The markets held their breath over the weekend as they awaited official news released to the stock exchange this morning of the advanced £15bn talks between Sainsbury’s and Walmart-owned Asda.

Analysts are divided about whether the CMA will stand in the way of an all-share deal says the Financial Times (£). A combination of the two and Sainsbury’s chief executive Mike Coupe’s leadership would propel a combined group ahead of Tesco in market share and give it control of about a third of the grocery market. Another article in the same newspaper says Walmart would become the combined group’s biggest shareholder, but its receipt of new shares in Sainsbury’s would not give it a controlling stake in the new business, according to those close to the talks. Liberal Democrat leader Sir Vince Cable and Mike Cherry, chairman of the Federation of Small Businesses, are among those clamouring for a CMA probe. The Daily Telegraph says Walmart would emerge with a 40% stake

“Sainsbury’s and Asda play seismic supermarket sweep”, thunders The Guardian. It says the Competition and Markets Authority (CMA) is expected to spend months pouring over the map of the combined group’s store network. Prepare for the biggest competition inquiry in years, proclaims The Guardian, again, in another article.

Joe Clarke, national officer for Sainsbury’s at the union Unite, told Sky News the potential deal was an “absolute shocker”, with “implications for tens of thousands of jobs”. Staff were in “utter disarray” and “absolutely shocked” he said.

The Financial Times (£) says the talks have big repercussions for many hedge funds and traders, who expected heightened volatility this morning with the markets open, noting that betting against UK supermarkets’ shares have been one of the most popular trades for hedge funds over the past two years. The newspaper’s Lex column says toxic conditions in UK grocery are reflected in Asda’s implicit worth. It says Walmart bought the Asda for £6.7bn in 1999. A defensive merger may value Asda at only a tenth more, excluding dividends paid. Adjust for inflation, and the Asda acquisition may have eroded capital, it says. The Times’ (£) City editor writes separately that some of the world’s largest hedge funds and money managers face a nervous wait to gauge the market’s reaction. Bloomberg says short sellers including Marshall Wace LLP and GLG Partners LP face a hit from the talks if ordinary investors approve of the potential deal.

The Times (£) and The Daily Mail say City investment banks, lawyers and other professional services firms could share more than £100m in fees from a deal. The Times (£) says Morgan Stanley and UBS have been drafted in to work on the combination at Sainsbury’s. Asda is thought to have drafted Rothschild.

The Times (£), which values the proposed merger at £12bn, says a deal has raised fears that an enlarge group will be a bad deal for suppliers, which will be forced to cut prices further. The Times (£), in an another article, focuses on Andrew Tyrie’s preparations to take up his post as chairman of the CMA at a time when the body could face its biggest challenge since its formation five years ago. Sainsbury’s and Asda: Wil the big four soon become three, asks The Daily Telegraph. Another article in The Daily Telegraph is headlined: “Sainsbury’s and Asda: a tale of dairies, discounts and car parks”.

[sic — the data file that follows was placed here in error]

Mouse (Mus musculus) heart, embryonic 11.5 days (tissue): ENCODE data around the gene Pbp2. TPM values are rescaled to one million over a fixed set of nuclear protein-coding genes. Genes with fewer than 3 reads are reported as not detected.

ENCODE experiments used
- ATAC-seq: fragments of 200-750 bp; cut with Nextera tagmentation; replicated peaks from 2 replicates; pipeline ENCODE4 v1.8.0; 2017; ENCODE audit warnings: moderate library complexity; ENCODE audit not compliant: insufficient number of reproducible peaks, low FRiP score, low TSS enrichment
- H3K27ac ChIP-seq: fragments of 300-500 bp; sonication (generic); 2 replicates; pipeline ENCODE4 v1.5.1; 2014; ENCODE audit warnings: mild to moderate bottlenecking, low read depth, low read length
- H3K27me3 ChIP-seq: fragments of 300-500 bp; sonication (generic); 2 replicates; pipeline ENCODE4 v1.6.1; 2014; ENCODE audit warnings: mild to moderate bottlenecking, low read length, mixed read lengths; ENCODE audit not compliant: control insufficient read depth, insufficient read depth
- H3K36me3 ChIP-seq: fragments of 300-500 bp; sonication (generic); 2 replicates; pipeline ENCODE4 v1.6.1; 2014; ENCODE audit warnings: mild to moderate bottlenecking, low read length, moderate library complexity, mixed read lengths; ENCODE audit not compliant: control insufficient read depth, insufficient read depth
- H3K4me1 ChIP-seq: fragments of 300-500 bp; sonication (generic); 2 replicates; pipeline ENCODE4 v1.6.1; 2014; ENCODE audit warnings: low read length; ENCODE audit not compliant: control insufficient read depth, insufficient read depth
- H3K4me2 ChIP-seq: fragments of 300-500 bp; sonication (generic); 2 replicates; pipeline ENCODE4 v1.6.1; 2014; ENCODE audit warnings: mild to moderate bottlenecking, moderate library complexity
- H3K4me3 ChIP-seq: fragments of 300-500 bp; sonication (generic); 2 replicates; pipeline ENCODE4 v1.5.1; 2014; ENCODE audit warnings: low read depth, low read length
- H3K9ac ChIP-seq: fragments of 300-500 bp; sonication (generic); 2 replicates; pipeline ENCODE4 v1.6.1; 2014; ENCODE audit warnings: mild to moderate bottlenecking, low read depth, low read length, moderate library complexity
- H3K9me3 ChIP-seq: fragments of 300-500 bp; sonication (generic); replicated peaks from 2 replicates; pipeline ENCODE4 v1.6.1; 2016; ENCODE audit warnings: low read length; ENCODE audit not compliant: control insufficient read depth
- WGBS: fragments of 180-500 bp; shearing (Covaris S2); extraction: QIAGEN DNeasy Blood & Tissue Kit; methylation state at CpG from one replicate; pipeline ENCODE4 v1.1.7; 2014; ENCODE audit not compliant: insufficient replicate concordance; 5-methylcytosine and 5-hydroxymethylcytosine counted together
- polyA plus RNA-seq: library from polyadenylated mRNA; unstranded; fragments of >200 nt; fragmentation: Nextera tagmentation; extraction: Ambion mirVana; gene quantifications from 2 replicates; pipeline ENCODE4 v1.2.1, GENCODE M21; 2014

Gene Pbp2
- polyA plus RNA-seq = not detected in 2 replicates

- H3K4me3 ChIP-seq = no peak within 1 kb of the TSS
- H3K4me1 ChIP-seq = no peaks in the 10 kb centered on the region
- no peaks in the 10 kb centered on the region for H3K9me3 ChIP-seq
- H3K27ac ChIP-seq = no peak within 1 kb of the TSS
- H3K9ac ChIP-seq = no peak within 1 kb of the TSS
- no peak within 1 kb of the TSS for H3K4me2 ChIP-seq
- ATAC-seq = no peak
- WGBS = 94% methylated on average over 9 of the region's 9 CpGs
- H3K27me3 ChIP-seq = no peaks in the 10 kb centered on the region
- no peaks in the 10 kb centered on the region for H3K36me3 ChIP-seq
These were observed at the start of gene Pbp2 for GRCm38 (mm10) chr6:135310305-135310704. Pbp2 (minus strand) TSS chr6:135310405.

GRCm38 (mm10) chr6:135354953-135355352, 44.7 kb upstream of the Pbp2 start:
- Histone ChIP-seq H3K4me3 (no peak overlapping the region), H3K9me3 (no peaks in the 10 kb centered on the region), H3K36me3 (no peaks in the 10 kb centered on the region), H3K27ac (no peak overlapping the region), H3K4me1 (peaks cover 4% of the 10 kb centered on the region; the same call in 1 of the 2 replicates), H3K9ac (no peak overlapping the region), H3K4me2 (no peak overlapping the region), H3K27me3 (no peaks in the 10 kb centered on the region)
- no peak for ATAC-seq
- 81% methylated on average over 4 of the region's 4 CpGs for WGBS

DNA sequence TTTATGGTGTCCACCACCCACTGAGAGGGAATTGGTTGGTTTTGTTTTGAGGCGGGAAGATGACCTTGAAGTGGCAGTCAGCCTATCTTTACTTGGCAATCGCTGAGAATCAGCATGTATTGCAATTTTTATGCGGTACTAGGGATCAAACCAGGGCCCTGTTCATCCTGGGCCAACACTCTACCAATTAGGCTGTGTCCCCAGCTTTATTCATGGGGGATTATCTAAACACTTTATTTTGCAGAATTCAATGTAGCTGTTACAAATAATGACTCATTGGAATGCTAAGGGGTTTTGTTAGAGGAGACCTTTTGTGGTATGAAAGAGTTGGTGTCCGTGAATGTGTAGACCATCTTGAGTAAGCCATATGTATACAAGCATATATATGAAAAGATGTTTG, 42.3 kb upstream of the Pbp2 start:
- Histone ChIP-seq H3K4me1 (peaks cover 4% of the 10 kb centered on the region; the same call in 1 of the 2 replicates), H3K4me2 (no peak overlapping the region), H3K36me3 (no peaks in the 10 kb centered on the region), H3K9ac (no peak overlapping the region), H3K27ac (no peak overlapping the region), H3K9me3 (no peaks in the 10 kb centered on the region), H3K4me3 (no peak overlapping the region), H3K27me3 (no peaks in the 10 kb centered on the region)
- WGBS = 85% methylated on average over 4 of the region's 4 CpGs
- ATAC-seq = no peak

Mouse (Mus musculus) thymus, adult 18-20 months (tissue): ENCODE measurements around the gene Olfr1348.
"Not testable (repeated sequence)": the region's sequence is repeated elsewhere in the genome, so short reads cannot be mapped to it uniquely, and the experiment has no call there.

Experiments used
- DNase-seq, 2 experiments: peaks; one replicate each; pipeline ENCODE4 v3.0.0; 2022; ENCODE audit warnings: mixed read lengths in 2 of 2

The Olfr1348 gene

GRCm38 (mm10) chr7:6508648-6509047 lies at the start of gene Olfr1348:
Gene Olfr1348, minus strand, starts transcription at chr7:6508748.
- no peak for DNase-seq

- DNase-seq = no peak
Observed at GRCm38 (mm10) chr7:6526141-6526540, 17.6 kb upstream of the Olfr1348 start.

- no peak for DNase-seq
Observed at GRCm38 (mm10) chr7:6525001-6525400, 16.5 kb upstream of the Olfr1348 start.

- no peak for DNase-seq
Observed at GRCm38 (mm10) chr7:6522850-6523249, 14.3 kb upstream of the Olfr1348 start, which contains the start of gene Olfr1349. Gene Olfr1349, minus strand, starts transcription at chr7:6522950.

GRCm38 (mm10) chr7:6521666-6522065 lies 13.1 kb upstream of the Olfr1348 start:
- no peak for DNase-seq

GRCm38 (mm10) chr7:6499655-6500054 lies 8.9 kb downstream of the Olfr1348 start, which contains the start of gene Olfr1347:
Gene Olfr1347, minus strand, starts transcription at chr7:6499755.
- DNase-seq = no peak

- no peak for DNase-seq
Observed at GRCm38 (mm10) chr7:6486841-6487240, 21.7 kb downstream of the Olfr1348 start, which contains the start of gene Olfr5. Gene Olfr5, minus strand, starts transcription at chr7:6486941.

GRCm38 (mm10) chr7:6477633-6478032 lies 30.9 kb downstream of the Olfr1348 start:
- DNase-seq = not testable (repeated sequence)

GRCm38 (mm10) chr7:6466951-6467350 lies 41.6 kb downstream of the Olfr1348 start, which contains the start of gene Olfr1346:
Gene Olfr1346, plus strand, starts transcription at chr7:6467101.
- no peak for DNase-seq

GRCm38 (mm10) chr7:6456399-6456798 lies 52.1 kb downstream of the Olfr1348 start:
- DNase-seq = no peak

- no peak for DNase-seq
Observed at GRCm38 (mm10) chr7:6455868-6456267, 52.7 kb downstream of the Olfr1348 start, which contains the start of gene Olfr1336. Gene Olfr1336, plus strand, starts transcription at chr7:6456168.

A profile piece in The Times (£) trills “Part-time guitar player is taking centre stage” – in reference to Mike Coupe. The writer comments that Roger Burnley’s tenure as president and chief executive of a standalone Asda could be shortlived.

The Independent says Sainsbury’s is poised to report a 6.2% fall in full-year pre-tax profits to £472m, according to analysts at UBS. On an underlying basis, consensus estimates point to a 1.5% dip in profits to £572m, which would be the fourth consecutive year the metric has fallen.

The value of UK food mergers and acquisitions last year rocketed from £870m in 2016 to £12.2bn last year – the strongest year since 2009, according to Mergermarket, reports the Financial Times (£). The number of deals was only slightly higher, however – 48 compared with 43 in 2016. The biggest deal was Unilever’s £6bn sales of Flora to KKR.

The Scottish government introduce a minimum unit price for alcohol from tomorrow. Campaigners say the policy will now be an important test case for an approach that could be replicated in other countries to address problem drinking, the Financial Times (£).

Costa Coffee will be one of only two large quoted coffee chains in the world once it is listed, says the Financial Times (£), the other being Starbucks. Costa managing director Dominic Paul is not phased by Starbuck’s great scale and says there is “more than enough growth to go around”.

The Daily Telegraph wrote on Saturday that online pressures are forcing retailers to “think differently” in what it called “The great high street experiment”.

The Guardian includes an article about the arrival of Lidl at Giffnock, a neighbourhood a few miles south of Glasgow, which is replacing a Whole Foods outlet. Judging by the reaction of some in this South Side community, you’d have thought that planning permission had been granted for a public lavatory in their back gardens, the newspaper says.

Celebrity chef Jamie Oliver who has campaigned on everything from school dinners to sugar tells The Guardian he will not give up because his campaigns “just feel like the right thing to do” despite the criticism he encounters which he says affects him “massively”.

Beer and sandwiches have finally cemented their harmonious relationship with beer made from leftover sarnie bread, The Observer reported at the weekend. Three new beers will soon be available at Marks & Spencer made from surplus bread from its sandwich factory that would otherwise be discarded or turned into animal feed.